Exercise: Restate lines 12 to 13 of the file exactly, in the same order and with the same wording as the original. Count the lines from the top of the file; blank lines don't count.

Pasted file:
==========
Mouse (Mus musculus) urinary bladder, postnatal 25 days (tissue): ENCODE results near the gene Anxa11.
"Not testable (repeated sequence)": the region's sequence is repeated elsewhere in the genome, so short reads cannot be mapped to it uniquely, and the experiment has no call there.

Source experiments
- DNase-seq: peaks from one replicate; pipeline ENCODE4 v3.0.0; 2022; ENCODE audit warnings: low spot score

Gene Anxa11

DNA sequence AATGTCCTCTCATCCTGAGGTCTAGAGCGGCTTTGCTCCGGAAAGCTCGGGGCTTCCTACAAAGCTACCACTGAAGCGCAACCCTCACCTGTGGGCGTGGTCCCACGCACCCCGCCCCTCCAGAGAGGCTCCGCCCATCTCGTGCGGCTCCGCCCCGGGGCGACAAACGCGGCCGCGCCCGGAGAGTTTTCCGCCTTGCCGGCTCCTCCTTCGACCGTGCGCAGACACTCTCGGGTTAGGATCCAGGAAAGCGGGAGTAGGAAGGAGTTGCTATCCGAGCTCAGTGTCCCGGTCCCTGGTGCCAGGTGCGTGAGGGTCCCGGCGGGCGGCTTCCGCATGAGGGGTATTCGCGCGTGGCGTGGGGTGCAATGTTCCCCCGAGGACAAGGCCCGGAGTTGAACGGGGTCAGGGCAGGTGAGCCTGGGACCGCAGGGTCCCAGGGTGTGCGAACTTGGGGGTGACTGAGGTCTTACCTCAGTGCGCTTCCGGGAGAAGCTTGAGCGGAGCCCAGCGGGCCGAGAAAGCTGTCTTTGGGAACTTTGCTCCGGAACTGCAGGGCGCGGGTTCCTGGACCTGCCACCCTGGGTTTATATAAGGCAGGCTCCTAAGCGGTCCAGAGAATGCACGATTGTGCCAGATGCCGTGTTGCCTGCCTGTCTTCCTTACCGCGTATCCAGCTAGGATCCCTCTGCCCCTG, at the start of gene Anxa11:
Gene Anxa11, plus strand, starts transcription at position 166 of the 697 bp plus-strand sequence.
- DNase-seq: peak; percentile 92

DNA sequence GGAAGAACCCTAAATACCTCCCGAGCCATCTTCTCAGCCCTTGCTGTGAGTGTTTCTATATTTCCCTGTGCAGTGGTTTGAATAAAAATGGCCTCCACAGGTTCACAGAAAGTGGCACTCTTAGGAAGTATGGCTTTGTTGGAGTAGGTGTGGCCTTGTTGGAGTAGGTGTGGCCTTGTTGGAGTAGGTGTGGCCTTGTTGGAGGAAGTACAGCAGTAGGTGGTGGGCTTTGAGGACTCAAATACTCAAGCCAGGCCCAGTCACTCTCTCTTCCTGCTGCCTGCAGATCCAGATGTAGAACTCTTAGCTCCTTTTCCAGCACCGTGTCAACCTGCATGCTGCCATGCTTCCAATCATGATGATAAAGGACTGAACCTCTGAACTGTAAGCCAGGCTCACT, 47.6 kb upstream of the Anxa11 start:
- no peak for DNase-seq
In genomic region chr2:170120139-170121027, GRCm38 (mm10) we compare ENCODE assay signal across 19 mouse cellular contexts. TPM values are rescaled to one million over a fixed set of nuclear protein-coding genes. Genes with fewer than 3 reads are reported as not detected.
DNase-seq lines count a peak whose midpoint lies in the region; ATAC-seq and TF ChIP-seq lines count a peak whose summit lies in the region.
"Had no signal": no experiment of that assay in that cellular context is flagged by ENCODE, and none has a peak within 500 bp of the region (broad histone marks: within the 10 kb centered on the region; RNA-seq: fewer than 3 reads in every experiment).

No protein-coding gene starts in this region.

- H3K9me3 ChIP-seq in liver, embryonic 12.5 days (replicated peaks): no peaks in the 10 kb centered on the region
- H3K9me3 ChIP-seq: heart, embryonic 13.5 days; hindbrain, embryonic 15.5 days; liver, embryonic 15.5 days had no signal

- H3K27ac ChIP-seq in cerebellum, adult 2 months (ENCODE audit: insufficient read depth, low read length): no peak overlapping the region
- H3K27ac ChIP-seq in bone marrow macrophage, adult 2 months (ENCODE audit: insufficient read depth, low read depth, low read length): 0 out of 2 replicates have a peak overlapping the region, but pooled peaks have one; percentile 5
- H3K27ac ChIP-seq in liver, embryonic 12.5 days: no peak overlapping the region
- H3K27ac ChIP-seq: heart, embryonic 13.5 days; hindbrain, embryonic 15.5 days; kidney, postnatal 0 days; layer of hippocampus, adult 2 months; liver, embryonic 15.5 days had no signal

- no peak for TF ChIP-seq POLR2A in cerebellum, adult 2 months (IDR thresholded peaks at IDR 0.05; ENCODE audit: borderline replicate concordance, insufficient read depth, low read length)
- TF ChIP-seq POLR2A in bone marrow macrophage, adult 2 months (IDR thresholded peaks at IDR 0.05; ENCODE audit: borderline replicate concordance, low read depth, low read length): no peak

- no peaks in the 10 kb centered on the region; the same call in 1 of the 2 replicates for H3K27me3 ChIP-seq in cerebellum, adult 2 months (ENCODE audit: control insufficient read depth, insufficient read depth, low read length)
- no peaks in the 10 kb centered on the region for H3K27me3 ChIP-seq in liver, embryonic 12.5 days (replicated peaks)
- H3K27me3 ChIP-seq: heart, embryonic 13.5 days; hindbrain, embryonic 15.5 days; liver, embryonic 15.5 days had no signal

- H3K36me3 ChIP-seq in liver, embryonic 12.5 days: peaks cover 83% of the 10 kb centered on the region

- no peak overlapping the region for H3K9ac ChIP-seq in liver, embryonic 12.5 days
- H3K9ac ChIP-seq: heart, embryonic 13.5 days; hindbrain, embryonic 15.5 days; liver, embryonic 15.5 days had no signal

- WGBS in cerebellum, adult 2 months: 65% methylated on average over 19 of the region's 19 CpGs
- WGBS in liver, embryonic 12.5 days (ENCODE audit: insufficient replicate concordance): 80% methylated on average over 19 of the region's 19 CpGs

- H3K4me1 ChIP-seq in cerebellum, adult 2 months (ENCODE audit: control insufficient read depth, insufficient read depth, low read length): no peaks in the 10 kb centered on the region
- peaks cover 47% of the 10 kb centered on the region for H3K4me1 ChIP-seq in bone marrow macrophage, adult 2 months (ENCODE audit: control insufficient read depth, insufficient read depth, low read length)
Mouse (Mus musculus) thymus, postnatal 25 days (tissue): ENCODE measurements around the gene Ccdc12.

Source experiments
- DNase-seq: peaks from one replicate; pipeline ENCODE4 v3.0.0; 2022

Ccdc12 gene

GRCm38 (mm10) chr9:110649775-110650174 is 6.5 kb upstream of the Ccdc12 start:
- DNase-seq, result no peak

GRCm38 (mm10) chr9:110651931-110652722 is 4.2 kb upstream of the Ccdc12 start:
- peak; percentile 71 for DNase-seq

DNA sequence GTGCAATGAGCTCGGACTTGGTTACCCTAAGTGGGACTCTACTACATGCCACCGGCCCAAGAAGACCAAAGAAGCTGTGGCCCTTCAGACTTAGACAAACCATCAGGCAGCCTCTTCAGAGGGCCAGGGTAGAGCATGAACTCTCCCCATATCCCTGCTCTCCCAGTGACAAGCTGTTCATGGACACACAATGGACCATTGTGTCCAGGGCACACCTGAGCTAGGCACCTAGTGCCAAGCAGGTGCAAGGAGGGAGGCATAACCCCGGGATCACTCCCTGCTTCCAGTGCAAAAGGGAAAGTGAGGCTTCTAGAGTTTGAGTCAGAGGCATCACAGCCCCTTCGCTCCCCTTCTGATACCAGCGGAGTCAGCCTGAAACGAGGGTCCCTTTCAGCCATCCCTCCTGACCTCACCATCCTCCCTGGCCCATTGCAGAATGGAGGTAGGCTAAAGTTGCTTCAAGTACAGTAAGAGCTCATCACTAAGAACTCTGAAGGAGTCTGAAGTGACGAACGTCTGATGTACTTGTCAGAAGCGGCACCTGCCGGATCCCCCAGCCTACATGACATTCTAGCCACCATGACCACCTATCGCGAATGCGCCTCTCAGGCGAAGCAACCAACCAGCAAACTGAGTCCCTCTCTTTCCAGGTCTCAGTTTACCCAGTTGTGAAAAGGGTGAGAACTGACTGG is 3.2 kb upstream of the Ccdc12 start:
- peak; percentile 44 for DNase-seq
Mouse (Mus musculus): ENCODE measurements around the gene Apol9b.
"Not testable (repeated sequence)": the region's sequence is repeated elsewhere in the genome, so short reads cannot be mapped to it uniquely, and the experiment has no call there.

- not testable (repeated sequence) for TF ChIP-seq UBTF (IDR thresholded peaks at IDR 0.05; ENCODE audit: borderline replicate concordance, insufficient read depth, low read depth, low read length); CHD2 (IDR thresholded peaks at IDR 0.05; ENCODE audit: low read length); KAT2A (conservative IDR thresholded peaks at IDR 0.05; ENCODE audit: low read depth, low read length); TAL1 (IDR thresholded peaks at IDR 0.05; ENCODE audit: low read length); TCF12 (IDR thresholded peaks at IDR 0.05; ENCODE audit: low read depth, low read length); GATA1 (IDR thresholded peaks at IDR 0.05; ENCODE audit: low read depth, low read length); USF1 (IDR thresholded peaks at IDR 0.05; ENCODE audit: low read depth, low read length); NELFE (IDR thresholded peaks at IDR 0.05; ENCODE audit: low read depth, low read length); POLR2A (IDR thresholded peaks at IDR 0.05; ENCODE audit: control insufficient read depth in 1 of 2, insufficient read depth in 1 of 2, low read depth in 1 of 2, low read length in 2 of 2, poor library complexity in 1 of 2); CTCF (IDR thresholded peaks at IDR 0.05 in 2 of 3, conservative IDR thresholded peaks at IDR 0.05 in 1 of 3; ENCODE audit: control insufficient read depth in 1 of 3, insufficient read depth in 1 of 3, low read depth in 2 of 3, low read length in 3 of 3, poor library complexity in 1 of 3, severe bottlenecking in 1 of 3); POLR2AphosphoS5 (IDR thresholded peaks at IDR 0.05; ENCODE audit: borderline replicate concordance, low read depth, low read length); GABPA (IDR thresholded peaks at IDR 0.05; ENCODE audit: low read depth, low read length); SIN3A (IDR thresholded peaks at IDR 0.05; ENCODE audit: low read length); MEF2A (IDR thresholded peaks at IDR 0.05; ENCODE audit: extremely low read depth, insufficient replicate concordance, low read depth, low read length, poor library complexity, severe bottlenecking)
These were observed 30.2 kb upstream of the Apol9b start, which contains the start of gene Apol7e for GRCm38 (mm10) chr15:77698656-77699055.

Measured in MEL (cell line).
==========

DNase-seq lines count a peak whose midpoint lies in the region; ATAC-seq and TF ChIP-seq lines count a peak whose summit lies in the region.
"Had no signal": no experiment of that assay in that cellular context is flagged by ENCODE, and none has a peak within 500 bp of the region (broad histone marks: within the 10 kb centered on the region; RNA-seq: fewer than 3 reads in every experiment).